Helicopter Mama   

by Beth Duewel @DuewelBeth

“Now the donkeys of Kish, Saul’s father, were lost. So Kish said to Saul his son, ‘Take one of the young men with you, and arise, go and look for the donkeys.’ And he passed through the hill country of Ephraim and passed through the land of Shalishah, but they did not find them. And they passed through the land of Shaalim, but they were not there. Then they passed through the land of Benjamin but did not find them. When they came to the land of Zuph, Saul said to his servant who was with him, ‘Come let us go back, lest my father cease to care about the donkeys and become anxious about us.” 1 Samuel 9:3-5 NASB

I admit. There may be a hint of helicopter mama in me.

Sure, I want my adulting children to fly solo. To soar, flip, and do bungy cord belly-flops off the hope of their futures. Sometimes though, I secretly want their cord-thingy to tangle in my propellers. And tomorrow my oldest daughter and her husband will move past the invisible state line. They want me to drop them in the middle of nowhere-land and be happy about it. Please. Somebody STOP this high-drama-mama moment right here!

Moms, you know what, we don’t start out this way. All hovery and clingy and obsessively licky with smudges of dirt. We never intended to tuck hair into envelopes, mark walls with inches of growth, or lick purse fuzz off suckers. But I’m here to tell you—when it comes to the irrational way we love our children—these things happen.

We start off secure. We point up, train up, and show up with a dollar slipped under the pillow for good molar-measure. And has the price per tooth gone up? I don’t even know.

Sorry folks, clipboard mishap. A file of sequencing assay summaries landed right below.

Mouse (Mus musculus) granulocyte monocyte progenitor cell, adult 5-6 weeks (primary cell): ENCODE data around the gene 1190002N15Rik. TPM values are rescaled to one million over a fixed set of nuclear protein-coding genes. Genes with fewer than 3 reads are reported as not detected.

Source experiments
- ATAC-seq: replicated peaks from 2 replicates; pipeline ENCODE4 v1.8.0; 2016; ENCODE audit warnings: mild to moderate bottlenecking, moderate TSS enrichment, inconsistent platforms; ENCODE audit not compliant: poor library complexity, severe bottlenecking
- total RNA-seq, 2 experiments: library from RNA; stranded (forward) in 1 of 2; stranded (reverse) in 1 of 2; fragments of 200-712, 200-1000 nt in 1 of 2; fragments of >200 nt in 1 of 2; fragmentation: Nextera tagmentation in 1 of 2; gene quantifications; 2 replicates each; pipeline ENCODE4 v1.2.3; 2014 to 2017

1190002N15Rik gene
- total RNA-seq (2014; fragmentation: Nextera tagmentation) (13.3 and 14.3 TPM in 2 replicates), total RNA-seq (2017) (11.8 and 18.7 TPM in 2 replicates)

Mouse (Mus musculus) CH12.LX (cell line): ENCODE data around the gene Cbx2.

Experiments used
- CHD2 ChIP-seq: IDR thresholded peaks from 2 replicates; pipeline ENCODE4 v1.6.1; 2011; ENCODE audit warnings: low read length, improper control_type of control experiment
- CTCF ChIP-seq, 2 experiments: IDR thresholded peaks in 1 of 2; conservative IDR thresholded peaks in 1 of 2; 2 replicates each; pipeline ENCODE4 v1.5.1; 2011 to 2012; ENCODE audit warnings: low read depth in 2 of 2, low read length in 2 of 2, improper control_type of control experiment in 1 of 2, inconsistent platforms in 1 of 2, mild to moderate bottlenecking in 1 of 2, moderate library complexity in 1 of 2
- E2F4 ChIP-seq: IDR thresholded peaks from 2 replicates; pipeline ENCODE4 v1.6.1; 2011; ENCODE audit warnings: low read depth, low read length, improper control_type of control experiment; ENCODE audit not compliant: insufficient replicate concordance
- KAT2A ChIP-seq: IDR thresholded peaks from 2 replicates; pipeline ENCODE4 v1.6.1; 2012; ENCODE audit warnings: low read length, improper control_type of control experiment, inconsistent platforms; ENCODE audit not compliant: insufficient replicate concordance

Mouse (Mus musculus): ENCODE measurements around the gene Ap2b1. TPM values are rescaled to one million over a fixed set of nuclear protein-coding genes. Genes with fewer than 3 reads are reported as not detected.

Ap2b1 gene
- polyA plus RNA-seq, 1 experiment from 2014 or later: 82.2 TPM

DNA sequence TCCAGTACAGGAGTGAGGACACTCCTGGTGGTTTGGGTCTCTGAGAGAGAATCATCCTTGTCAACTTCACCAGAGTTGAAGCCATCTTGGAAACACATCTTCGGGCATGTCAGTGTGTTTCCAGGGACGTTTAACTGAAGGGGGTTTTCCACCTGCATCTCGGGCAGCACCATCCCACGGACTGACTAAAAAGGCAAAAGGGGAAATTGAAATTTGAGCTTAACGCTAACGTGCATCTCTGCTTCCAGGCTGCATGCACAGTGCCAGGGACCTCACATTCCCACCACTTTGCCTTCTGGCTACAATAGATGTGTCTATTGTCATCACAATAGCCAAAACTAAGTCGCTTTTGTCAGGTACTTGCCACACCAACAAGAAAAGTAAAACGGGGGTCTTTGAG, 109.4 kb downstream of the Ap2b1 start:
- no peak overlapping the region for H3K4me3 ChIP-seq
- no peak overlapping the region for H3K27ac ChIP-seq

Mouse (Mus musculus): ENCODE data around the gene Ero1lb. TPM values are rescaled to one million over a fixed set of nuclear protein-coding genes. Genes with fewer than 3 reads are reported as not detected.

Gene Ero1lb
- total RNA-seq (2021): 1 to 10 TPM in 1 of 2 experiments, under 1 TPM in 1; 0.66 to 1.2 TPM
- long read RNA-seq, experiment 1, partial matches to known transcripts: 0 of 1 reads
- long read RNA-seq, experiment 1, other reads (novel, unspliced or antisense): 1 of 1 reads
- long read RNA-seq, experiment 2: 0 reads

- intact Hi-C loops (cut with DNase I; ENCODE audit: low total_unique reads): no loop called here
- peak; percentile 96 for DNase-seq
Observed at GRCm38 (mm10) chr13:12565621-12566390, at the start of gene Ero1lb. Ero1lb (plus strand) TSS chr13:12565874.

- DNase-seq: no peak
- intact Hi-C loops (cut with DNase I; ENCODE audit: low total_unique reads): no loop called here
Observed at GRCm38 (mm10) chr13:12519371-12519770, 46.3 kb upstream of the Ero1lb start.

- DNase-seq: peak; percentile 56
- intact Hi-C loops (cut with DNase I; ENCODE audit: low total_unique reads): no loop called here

How did our moms stay calm while we slept on the backest inside window ledge of a car the size of a Cozy Coupe? No seatbelts or one single kilometer of panic from our mothers, and right now I’m sweating, sweating as I think about it, because, that window ledge was the porthole of death! Yet-we’re alive.

I think it’s harder than it was then, because we’re flying busy-anxious with a laser-like focus over the lives of our children.

We can’t look away, we can’t let go, we can’t trust. We. Just. Can. Not.

And I’m really not sure when “hover” mother showed up in our house. She just appeared one day, uninvited and fearful. One moment I got a phone call to pick up our daughter early from school. The next morning a seizure. An instant later a brain tumor. That first night, I touched the cold glass of my daughter’s hospital window and couldn’t reconcile with the Trust-God Mama within. Life looked different through frosty glass and tears.

Suddenly, I felt constricted and clingy while we followed the doctor’s advice to “look normal” because, “We don’t want Brittany worrying about you—worrying about her.” Oh, sweet Jesus, help. Then, with mascara streaking I reached for God’s Word where truth told me to trust.

I found Kish (a worried father), sending his son, Saul, on a journey to look for lost donkeys. They passed through many lands, but still—no donkeys. Finally, Saul tells his servant, “Come let us return, or else my father will cease to be concerned about the donkeys and will become anxious about us” (1 Samuel 9:5 NASB).